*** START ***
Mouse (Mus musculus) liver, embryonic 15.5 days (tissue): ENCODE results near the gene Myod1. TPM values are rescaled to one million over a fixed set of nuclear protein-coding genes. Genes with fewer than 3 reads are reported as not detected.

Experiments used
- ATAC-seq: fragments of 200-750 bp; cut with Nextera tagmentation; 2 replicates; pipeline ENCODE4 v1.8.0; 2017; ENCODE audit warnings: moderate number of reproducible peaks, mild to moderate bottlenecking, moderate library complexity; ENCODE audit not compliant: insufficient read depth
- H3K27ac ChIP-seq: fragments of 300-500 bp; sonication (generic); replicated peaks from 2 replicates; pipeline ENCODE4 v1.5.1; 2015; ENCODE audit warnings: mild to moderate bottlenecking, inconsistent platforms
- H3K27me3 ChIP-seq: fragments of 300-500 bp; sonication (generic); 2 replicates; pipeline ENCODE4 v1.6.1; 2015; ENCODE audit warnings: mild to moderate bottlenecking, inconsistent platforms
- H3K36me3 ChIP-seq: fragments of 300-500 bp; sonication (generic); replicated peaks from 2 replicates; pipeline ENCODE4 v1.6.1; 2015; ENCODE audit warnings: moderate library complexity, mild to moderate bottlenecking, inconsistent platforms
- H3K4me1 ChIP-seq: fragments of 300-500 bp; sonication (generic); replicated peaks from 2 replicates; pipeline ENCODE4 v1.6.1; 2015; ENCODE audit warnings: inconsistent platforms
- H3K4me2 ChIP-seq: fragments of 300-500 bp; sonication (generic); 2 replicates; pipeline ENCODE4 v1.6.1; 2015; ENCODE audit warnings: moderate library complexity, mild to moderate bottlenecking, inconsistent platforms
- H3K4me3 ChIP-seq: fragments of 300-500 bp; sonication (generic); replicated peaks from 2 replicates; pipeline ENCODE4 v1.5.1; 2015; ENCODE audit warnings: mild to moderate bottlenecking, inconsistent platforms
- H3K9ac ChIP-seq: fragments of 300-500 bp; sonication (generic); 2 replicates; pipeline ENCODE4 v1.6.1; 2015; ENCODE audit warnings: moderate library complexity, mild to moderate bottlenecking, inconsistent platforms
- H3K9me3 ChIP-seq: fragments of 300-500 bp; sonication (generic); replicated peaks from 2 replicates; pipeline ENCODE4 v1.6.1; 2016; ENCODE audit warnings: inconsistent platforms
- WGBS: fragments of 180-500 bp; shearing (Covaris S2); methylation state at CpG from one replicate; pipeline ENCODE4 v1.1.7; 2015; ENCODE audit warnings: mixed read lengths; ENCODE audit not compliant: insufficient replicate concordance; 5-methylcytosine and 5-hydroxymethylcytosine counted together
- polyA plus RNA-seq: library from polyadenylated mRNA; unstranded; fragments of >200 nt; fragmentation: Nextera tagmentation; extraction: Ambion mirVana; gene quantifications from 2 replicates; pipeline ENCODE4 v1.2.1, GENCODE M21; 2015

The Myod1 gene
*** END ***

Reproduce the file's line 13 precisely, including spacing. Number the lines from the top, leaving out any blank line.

- polyA plus RNA-seq: library from polyadenylated mRNA; unstranded; fragments of >200 nt; fragmentation: Nextera tagmentation; extraction: Ambion mirVana; gene quantifications from 2 replicates; pipeline ENCODE4 v1.2.1, GENCODE M21; 2015